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Molybdate effectively controls sulphide production in a shrimp pond model
Torun, F.; Hostins, B.; De Schryver, P.; Boon, N.; De Vrieze, J. (2022). Molybdate effectively controls sulphide production in a shrimp pond model. Environ. Res. 203: 111797.
In: Environmental Research. Elsevier: Amsterdam. ISSN 0013-9351; e-ISSN 1096-0953, more
Peer reviewed article  

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Author keywords
    Sediment remediation; Sulphide; Water quality; Shrimp pond; Molybdate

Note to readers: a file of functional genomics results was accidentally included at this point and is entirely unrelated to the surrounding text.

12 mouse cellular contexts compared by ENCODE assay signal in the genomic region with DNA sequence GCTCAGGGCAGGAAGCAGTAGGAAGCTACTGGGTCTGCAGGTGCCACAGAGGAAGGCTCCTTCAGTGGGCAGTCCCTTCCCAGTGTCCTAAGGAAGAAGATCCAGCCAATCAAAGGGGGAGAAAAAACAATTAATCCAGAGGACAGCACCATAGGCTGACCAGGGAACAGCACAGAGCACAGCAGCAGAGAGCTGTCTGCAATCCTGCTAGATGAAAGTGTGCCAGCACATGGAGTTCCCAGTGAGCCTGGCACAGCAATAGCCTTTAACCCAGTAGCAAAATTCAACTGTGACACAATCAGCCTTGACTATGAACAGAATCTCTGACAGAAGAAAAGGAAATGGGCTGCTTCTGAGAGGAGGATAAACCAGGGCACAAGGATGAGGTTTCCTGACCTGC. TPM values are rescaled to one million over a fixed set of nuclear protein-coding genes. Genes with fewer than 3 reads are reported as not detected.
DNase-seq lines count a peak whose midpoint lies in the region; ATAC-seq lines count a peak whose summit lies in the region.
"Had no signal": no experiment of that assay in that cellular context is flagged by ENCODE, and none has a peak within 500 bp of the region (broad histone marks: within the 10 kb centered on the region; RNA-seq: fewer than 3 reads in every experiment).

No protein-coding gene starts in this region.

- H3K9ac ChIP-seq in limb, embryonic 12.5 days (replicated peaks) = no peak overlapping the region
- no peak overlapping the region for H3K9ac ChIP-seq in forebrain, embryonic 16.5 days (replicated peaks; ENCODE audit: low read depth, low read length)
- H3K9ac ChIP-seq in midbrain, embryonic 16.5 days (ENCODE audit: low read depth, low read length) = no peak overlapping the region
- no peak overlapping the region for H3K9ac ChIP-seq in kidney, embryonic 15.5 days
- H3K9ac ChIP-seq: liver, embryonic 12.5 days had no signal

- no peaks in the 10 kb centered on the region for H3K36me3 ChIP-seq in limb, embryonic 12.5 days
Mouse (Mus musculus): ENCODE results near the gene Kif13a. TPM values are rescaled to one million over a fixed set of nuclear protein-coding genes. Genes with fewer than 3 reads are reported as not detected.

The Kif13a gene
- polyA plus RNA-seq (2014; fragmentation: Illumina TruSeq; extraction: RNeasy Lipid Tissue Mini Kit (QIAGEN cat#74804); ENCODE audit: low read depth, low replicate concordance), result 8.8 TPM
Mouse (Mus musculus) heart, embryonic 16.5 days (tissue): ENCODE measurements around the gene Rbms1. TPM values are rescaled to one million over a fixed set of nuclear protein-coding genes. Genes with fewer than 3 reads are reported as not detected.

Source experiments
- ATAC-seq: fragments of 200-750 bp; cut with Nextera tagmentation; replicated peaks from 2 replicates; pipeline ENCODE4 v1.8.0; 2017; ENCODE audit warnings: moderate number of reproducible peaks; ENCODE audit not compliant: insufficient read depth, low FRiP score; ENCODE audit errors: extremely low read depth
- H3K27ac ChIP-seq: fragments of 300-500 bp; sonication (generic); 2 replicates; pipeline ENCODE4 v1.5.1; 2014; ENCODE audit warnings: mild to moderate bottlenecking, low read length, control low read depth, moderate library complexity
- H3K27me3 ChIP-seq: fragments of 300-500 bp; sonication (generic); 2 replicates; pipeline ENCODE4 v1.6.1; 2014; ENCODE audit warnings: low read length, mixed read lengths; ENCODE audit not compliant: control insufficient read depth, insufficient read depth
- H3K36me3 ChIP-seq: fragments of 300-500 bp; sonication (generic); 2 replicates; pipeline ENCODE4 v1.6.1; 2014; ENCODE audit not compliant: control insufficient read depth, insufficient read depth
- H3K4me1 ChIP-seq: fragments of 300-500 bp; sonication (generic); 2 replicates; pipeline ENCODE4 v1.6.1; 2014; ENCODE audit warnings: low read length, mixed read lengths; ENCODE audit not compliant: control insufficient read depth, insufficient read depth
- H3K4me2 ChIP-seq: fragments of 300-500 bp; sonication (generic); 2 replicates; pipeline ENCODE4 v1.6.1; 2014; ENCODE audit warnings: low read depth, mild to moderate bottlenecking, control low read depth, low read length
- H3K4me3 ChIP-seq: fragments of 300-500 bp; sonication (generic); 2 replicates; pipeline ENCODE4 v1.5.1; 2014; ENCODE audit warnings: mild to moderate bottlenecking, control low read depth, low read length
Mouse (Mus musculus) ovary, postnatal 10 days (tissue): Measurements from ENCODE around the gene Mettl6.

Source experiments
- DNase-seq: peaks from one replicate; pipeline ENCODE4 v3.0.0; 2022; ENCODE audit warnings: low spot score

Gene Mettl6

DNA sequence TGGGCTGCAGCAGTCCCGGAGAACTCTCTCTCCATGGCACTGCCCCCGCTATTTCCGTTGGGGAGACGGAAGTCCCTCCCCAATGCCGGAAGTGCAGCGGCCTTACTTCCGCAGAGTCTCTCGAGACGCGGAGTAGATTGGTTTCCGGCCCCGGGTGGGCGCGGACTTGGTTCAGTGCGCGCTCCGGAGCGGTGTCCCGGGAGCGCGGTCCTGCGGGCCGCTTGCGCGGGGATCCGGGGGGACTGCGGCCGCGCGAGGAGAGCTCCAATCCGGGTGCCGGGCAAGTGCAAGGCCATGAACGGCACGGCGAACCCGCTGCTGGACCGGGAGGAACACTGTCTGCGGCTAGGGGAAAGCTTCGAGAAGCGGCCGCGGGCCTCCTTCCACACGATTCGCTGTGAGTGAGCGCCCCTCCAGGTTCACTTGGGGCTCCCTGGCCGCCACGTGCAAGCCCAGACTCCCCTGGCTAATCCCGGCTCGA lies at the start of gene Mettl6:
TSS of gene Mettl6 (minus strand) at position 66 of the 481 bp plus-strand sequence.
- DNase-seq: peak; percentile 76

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    The production of shrimp is often performed in earthen outdoor ponds in which the high input of feed and faeces on the bottom can result in deterioration of the water quality, which negatively impacts the animals and the environment. Here, we investigate the potential of sodium molybdate (NaMoO·2HO), sodium nitrate (NaNO3) and sodium percarbonate (Na2CO3·1.5H2O2) to control sulphide production in a simulated shrimp pond bottom system that included the sediment, overlaying artificial seawater and organic matter input in the form of shrimp feed and shrimp faeces. Sediment depth gradient measurements of oxygen, H2S and pH were obtained during 7 days of incubation using microelectrodes. The most significant impact in terms of H2S, was observed for 50 mg/L sodium molybdate. At the water-sediment interface, there was up to 73% less H2S detected for this treatment in comparison to a control treatment, while in the deeper layers of the sediment it was up to 47% less H2S. The residual sulphate concentrations in the molybdate treated samples were 16 ± 4% higher than the control, indicating an inhibition in sulphate reduction. Nitrate and sodium percarbonate treatments also showed a limited capacity to decrease H2S entering in the water column, yet no clear difference in H2S concentrations in the sediment compared to the control were observed. Molybdate treatment appears to work through the inhibition of sulphate reducing bacteria in situ for the control of H2S production better than the chemical oxygen boosters or nitrate treatment.

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